It’s not just trends that become outdated quickly, it’s everything: Technology, information, best practices, best friends. Almost everything is available at our fingertips in a flash and, with a push of a button, being sent to our homes for our instant gratification. News becomes irrelevant in the time it would have previously taken us to read the paper, let alone investigate, write and print a new one. No sooner have I figured out the best way to parent (bye-bye Tiger Mom and Helicopter Mom, hello Free Range mom?), eat healthfully (my flax seed supply from Costco expired before I moved on to chia seeds. What’s in today’s smoothie?) or even tie my shoes before it’s the wrong way again. Our constant, easy access to information and social media compels us to sit spellbound in front of a screen all day as relationship statuses and the states of nations and the latest superfoods scroll past us, literally changing by the minute!
The downfall of our generation is that we’re spending so much time and energy trying to figure out how to keep up with the best that life has to offer that we’re missing out on most of it. Stepping away from that constantly streaming source of information to be present in whatever moment we’re actually living leaves us with itchy thumbs and restless sensory input systems, anxious that we’re not online to ingest whatever we think it is that might make us most relevant in the conference room or cocktail party. We’re so scared of missing out on the latest things, that we’re missing out on the greatest things.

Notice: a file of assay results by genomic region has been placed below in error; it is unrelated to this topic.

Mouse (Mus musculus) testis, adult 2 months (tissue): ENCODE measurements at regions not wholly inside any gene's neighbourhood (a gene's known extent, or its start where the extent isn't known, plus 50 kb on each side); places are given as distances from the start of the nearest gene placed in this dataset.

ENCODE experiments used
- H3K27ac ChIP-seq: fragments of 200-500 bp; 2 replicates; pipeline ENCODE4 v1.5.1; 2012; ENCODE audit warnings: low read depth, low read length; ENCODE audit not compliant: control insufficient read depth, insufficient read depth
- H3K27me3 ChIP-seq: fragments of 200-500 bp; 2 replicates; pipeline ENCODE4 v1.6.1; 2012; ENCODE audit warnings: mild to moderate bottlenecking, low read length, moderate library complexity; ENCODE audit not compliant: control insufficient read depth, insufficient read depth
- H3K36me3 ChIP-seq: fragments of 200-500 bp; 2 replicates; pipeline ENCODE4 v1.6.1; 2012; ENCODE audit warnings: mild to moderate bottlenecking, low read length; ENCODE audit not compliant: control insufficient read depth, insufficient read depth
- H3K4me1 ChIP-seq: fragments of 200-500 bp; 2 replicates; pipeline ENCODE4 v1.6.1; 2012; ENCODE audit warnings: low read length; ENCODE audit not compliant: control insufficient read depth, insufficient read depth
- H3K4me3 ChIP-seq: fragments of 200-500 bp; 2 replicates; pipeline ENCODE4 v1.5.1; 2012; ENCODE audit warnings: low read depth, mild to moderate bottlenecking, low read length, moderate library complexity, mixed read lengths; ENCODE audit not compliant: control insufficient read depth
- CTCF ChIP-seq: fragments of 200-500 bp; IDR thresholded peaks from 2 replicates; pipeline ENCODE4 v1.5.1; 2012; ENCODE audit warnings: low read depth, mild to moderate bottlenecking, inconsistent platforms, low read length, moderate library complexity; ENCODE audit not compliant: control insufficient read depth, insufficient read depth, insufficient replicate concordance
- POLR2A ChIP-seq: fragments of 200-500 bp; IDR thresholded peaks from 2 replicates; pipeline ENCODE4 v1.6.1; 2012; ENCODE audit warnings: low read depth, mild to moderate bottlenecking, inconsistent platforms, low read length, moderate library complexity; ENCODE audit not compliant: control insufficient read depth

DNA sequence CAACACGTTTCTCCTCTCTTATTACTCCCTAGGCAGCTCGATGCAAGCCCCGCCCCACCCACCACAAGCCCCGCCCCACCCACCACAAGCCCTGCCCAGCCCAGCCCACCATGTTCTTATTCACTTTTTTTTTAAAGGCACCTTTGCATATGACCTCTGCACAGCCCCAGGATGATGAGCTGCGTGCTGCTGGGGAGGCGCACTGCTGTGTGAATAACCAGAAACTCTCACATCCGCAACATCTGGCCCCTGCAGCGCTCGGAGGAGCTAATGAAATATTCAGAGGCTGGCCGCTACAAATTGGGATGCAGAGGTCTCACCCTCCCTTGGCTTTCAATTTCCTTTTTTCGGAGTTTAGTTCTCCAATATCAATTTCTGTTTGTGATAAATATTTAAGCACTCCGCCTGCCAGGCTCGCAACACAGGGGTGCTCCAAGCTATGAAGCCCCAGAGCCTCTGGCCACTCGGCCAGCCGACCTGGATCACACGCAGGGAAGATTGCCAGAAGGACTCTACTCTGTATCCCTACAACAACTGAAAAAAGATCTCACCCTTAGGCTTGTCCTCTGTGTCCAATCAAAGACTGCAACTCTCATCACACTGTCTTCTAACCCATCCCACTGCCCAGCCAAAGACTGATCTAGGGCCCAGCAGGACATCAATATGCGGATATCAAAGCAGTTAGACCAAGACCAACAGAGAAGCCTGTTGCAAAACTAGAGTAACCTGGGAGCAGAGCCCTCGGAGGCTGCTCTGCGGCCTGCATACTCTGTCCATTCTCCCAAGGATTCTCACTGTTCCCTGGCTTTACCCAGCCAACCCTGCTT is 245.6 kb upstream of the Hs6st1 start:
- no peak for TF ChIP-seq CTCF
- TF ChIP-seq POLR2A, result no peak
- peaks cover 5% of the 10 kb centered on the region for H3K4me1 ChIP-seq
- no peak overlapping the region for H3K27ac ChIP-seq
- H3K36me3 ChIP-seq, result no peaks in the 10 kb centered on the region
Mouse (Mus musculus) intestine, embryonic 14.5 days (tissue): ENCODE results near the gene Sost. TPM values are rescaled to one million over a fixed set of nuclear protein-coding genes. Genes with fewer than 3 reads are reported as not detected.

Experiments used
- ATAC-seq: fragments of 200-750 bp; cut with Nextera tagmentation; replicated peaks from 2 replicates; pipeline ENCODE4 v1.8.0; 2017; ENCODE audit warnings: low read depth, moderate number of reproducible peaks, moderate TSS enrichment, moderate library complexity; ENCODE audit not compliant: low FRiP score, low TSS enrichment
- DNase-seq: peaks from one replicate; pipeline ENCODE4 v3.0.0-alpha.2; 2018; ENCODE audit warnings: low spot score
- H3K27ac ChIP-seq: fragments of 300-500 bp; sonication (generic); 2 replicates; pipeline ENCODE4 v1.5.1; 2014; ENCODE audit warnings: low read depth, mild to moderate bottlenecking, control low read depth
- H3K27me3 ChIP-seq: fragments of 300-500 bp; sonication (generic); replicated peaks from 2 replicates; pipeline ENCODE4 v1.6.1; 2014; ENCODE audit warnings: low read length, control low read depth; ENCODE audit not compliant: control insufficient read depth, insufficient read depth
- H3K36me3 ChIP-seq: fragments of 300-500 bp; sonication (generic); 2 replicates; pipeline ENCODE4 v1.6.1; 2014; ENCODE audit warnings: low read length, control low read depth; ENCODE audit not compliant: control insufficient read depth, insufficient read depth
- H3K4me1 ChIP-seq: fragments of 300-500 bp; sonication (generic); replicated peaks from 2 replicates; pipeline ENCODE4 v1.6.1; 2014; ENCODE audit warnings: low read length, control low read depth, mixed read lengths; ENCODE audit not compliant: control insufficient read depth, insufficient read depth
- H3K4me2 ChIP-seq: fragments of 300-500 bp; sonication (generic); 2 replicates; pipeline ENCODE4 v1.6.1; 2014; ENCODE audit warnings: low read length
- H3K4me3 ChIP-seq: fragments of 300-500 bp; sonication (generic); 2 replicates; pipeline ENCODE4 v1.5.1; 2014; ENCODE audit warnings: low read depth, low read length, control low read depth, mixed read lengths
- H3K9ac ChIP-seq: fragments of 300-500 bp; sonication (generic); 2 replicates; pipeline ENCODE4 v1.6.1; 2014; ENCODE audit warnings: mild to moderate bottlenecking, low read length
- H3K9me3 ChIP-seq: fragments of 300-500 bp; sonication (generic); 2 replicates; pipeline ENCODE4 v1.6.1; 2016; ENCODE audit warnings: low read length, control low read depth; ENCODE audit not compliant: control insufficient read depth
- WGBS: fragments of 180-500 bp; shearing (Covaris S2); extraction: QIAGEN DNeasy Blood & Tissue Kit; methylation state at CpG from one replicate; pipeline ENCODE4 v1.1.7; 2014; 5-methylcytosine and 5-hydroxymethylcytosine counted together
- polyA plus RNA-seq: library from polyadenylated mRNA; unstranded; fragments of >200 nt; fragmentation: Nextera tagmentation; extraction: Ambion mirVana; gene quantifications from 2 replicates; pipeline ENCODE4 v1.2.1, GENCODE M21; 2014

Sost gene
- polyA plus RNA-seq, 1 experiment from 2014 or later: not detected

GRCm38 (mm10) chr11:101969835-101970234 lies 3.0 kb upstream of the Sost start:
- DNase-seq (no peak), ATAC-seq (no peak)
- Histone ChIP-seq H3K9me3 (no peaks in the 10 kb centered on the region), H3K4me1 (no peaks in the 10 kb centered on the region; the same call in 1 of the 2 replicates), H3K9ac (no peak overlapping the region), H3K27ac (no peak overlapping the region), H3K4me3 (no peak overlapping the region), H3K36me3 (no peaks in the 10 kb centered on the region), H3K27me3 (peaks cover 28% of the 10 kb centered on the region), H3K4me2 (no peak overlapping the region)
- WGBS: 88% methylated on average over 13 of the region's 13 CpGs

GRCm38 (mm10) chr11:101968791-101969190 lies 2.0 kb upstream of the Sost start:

So back to that Giving Tree. I don’t think that this children’s book is about unconditional love. Something else is at play there—a desperate scrambling to give and to get whatever each could in order to have value in a world that is passing away. They were both operating in a finite system. This story is tragic because there is no sense of eternity. Neither character is giving a second thought to investing in things that might actually last beyond the passing of a few short years here on earth.
I’m trying to remind myself that what the world tells me makes my life significant is almost always a lie. Spending all of our time trying to remain relevant can be easily-justified but far too often becomes an all-consuming distraction from that which gives our lives and our existence the greatest meaning: relating to an eternal God whose love for us and plan for us transcends all that is passing away. Our kids don’t need all the best this world or even their parents have to offer; they need to know that even when they don’t have everything they can still have eternity. Our significance to this world has nothing to do with things on which this culture places tremendous value such as our weight, age, our job, twitter follower count or the correct adaptation of whichever “best practice” or philosophy is en vogue. In fact, it has everything to do with convincing them the exact opposite is true:
“People are like grass;
their beauty is like a flower in the field.
The grass withers and the flower fades.
But the word of the Lord remains forever.
And that word is the Good News that was preached to you.
1 Peter 1:24-25
Now this is eternal life: that they know you, the only true God, and Jesus Christ, whom you have sent.